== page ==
“That is now the paradox. The health budget has been increasing and progressing, but not in proportion to the growing population. So, it will bring a few challenges in terms of long-term planning. However, we are optimistic that our plans of upgrading Health Centre IVs and recruiting more health staff will come to fruition. The structures are not supposed to be filled in one year. The last time we restructured was 20 years ago, so we have the next 20 years to get it right. It is important that, at least, we should have some recruitment process going on every year,” Dr Olaro says.

Using the mantra of ‘Health is Wealth,’ Dr Olaro calls on the government to increase investment in the healthcare system.

“If people are healthy, they will participate in economic activities that will develop the country, after all, most people spend their money on ill health. So, investing in health is the right investment. The good thing is that the private health sector has also grown, offering services to those who can pay. Our oversight role as a ministry is to ensure the quality of services is good and that the patients are safe,” he says. 

However, besides the availability of health workers, their performance levels are also key to evaluating whether they are serving the population.

Building a resilient system

Statistics show that younger people are more at risk of contracting communicable diseases, while the elderly are more at risk of non-communicable diseases. The middle-aged are more at risk of injuries. The population structure often has a major effect on the future of illness, which means the government has to take into account the frequency of communicable diseases.

According to the 2023 Harmonised Health Facility Assessment in Uganda report service availability for communicable diseases, especially malaria services, HIV and STI services, was high in the country and across regions. However, Kampala had the least availability of tuberculosis services while Ankole region had low availability of HIV services.

Availability of non-communicable disease services (Diabetes, CVDs, CRDs) was moderately low across the country while service availability for cancers and palliative care was extremely low. These services were least available in government-owned facilities, and lower in rural areas compared to urban settings. 

If every Ugandan is to access the same level of healthcare regardless of where they live, adapting to the growing population, having a robust crisis response and providing quality routine healthcare is a core function. Eng. Otim says the first step towards this goal is strengthening primary healthcare.

“We are not going to admit all of you to the health facilities. Most of our sicknesses are manageable up to 80 per cent through proper sanitation. You do not know how many infections you can prevent just by washing your hands and having proper toilet facilities. In recent days, we are promoting primary health care, including strengthening our sanitation component,” he says.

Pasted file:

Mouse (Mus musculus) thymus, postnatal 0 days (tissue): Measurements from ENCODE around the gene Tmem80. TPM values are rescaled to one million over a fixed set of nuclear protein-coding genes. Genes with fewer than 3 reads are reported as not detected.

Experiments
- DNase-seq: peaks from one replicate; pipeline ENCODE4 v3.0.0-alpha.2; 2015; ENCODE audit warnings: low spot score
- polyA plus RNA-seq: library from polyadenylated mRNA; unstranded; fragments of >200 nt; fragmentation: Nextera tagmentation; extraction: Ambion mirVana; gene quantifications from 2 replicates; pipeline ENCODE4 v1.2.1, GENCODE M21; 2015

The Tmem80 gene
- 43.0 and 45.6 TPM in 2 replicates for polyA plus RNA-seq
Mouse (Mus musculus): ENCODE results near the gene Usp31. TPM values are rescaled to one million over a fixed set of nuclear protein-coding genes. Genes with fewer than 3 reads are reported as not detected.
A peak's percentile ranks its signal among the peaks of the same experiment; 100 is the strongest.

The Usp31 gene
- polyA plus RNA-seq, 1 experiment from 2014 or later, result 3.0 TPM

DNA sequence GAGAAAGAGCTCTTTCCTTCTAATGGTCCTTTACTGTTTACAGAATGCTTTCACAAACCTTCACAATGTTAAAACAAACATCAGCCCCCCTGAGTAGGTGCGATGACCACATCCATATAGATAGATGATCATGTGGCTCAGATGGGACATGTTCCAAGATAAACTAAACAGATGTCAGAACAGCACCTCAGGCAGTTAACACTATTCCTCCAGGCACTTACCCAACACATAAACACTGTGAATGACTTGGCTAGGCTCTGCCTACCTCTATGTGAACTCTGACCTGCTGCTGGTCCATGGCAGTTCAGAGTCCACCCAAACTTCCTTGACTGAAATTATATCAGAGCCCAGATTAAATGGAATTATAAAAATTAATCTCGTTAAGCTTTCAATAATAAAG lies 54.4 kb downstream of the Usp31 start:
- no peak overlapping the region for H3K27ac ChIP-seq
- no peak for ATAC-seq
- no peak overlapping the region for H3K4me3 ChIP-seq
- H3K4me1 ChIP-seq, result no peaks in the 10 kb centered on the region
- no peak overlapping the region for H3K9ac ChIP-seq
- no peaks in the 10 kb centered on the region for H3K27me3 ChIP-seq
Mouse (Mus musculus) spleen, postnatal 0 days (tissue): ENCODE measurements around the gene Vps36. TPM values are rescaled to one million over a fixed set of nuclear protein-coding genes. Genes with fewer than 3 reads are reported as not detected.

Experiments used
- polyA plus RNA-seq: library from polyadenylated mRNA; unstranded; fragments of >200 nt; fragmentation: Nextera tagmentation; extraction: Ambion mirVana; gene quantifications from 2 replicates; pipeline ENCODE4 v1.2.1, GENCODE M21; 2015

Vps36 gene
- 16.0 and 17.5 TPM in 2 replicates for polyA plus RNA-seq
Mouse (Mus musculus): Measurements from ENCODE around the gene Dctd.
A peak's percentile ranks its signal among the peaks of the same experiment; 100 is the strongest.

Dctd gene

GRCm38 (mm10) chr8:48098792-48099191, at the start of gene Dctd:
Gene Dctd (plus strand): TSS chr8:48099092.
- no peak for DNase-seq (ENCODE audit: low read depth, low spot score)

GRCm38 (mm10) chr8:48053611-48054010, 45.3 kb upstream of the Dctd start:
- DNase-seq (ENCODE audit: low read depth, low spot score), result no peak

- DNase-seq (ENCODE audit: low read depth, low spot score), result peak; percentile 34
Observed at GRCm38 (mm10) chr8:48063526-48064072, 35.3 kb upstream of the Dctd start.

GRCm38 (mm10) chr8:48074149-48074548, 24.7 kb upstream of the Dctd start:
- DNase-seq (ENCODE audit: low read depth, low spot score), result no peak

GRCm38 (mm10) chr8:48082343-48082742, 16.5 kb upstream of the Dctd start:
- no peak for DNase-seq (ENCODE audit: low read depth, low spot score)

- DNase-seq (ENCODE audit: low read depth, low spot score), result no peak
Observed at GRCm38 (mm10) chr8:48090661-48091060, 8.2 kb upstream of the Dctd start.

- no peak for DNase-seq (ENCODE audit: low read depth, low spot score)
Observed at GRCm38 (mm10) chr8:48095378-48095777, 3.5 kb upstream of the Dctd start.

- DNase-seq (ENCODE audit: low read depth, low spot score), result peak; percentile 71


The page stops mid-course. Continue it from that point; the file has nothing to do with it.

Eng Otim adds that the second step is to have robust emergency medical services for those who need referrals. 

“We are ensuring that health centres and general hospitals have the required equipment. We have procured CT scans for regional referral hospitals and ensured that they have high-level intensive care units. We are installing X-ray machines in all hospitals and we have just procured an oxygen plant, which we expect to generate 5,000 cylinders of oxygen. This should be enough for the country even with an outbreak of an epidemic,” he says.

He argues that with the referral system in place and working, 80 percent of the population can be treated at the Health Centre III level, with few special cases referred for higher-level treatment. At that point, there will be no pressure on service provision.

According to the World Population Prospects: The 2017 Revision, published by the United Nation’s Department of Economic and Social Affairs, “From 2017 to 2050, it is expected that half of the world’s population growth will be concentrated in just nine countries; India, Nigeria, the Democratic Republic of the Congo, Pakistan, Ethiopia, the United Republic of Tanzania, the United States of America, Uganda and Indonesia.”

Today, Uganda has an annual population growth rate of 2.9 percent, down from three percent. The management of our population growth must be given higher priority by the government if the country is to have a healthy population that can implement the National Development Plan IV.

According to the United Nations, the fastest growing populations are in the least developed countries, where entire communities will never have the opportunity to live a life of the same rights and choices as other people in developed countries.  

Produced by Nation Media Group in partnership with The Bill and Melinda Gates Foundation.